Panel: Immigrants are big plus for places like Detroit
May 3 2011
HAMTRAMCK, Mich. – Did you know Southeast Michigan is home to 365,000 foreign-born residents, the second largest foreign-born population in the Great Lakes region? In addition, while Census reports show Detroit and Michigan losing population, the immigrant population of Southeast Michigan continues to grow.
Those 365,000 are part of the largest concentration of Arab people outside the Middle East, as well as the largest concentrations of Albanians and Macedonians outside their native countries. Significant Indian American, Bangladeshi, Pakistani, Mexican, African, Southeast Asian and Caribbean populations are here as well.
An April 26 panel discussion at the Hamtramck Public Library brought out those facts and many more. It was titled “Rolling Out the Welcome Mat: Detroit as a Global Community.”
Contrary to anti-immigrant hysteria, immigrants do not “take jobs,” former state Rep. Steve Tobocman, author of a 2010 Global Detroit study, told the gathering.
In what can only suggest good news for this job-hungry area, Tobocman said areas of the country with growing immigrant populations are those with the lowest unemployment rates. The 2010 study he wrote, funded by New Economy Initiative, the Detroit Regional Chamber of Commerce, and the Skillman Foundation, found that Southeast Michigan’s foreign-born residents “provide enormous contributions to the region’s economic growth and will play a key role in our economic future.”
However panelists pointed out that as large as the immigrant population is here, rates of economic growth are lagging other areas of the country.
Nadia Tonova of the National Network for Arab American Communities said 497,000 Arab Americans are living here and many came because of family. Unfortunately, she said, prospective future immigrants to the area are now thinking twice.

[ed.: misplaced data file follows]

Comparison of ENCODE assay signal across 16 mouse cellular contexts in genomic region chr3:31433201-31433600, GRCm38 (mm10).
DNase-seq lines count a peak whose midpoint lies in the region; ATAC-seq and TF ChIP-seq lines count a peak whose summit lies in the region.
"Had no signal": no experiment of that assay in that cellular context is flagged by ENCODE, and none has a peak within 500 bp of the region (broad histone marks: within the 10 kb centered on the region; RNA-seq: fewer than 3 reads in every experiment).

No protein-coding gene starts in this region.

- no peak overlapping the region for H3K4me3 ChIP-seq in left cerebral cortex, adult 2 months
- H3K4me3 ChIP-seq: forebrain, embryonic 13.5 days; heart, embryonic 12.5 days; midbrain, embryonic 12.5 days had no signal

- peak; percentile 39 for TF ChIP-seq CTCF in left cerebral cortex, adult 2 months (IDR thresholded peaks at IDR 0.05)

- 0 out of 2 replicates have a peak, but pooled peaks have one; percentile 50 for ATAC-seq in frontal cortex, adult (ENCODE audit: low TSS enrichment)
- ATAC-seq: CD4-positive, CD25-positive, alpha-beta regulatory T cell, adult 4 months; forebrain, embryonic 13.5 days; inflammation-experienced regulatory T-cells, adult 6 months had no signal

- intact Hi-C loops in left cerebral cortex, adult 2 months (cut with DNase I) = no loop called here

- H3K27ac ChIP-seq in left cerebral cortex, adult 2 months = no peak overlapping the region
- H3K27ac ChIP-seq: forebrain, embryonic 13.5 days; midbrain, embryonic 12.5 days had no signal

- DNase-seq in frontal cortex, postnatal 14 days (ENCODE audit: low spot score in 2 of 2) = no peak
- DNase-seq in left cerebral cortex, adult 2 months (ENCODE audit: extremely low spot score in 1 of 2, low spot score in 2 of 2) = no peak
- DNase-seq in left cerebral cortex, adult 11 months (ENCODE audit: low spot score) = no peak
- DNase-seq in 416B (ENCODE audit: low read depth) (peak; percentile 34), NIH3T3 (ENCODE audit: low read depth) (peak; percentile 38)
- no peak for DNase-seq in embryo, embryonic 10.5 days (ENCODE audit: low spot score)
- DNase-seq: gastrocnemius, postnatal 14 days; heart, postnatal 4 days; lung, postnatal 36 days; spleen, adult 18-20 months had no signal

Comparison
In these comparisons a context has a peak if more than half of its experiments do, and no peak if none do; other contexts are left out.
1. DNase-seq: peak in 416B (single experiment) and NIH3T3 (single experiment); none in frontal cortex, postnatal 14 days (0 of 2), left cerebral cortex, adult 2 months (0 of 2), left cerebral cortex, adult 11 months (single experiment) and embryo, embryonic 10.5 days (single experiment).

Part of the reason, Tonova said, is the hostile anti-immigrant atmosphere created by measures introduced in the Republican-dominated state legislature. These include Arizona-type racial profiling legislation, an English-only bill, and an E-verify bill that requires verification of immigration status through a flawed federal database.
Similar concerns were voiced by Maria Elena Rodriguez, a community activist in Southwest Detroit. While that community has rich history of Mexican immigration dating back to the beginning of the last century, the region has not seen the growth in Latinos seen in other parts of the Midwest and nation, she said.
Rodriguez and others pointed to an atmosphere of fear that has developed in Southwest Detroit. Ryan Bates of the Alliance for Immigrants Rights and Reform said the Detroit Immigration and Custom Enforcement (ICE) office is completely out of control. He cited recent ICE actions that have terrorized the immigrant community, including laying siege to an elementary school as parents were dropping off their children, warrantless searches, and denying medical care to a pregnant mother while in detention.
Bates said, “You have 11 million undocumented people in this country, paying taxes and the reality is you cannot deport them. You need a path to citizenship.”
Dawud Walid, of the Council on American-Islamic Relations, pointed to differences in how immigrants are treated, saying “ICE vehicles are not found in every community.” He noted what he called the “demeaning” FBI practice of offering some Muslims help on their immigration status only if they agree to become FBI informants in their mosques.
Another obstacle faced by immigrants was brought up Seydi Sarr, artistic director of the Rowe Niodior African Dance Company, who is from Senegal. She described the cost, time and resulting frustration of trying to maintain legal status or acquiring citizenship.
Sarr said it can take six to seven years and upwards of $10,000 in lawyer and application fees to become a legal resident.
She eloquently expressed what many immigrants feel: “We are here, we are participating, you don’t have to see my papers to welcome me.”
The panelists made the point that the lack of a “welcome” curtails the ability of immigrants to help grow the economy. All of us lose as a result.
The event was co-sponsored by Detroit online magazine Model D and public radio station WDET, and presented by Michigan State Housing Development Authority and the City of Hamtramck.
Photo: Panelists at the April 26 event, “Rolling Out the Welcome Mat: Detroit as a Global Community,” at the Hamtramck Public Library. PW/John Rummel